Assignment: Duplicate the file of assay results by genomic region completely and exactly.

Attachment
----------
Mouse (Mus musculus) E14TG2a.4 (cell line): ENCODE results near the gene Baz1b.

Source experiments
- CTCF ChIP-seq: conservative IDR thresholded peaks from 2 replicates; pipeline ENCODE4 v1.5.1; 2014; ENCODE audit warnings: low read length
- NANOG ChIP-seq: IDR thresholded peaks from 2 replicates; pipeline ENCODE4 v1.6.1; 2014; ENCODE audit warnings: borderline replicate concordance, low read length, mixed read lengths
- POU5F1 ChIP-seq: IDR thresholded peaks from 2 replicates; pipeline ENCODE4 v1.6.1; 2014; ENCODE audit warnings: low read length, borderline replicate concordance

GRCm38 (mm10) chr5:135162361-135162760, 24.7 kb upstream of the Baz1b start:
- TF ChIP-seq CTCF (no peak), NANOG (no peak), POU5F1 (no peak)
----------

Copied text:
Mouse (Mus musculus) E14TG2a.4 (cell line): ENCODE results near the gene Baz1b.

Source experiments
- CTCF ChIP-seq: conservative IDR thresholded peaks from 2 replicates; pipeline ENCODE4 v1.5.1; 2014; ENCODE audit warnings: low read length
- NANOG ChIP-seq: IDR thresholded peaks from 2 replicates; pipeline ENCODE4 v1.6.1; 2014; ENCODE audit warnings: borderline replicate concordance, low read length, mixed read lengths
- POU5F1 ChIP-seq: IDR thresholded peaks from 2 replicates; pipeline ENCODE4 v1.6.1; 2014; ENCODE audit warnings: low read length, borderline replicate concordance

GRCm38 (mm10) chr5:135162361-135162760, 24.7 kb upstream of the Baz1b start:
- TF ChIP-seq CTCF (no peak), NANOG (no peak), POU5F1 (no peak)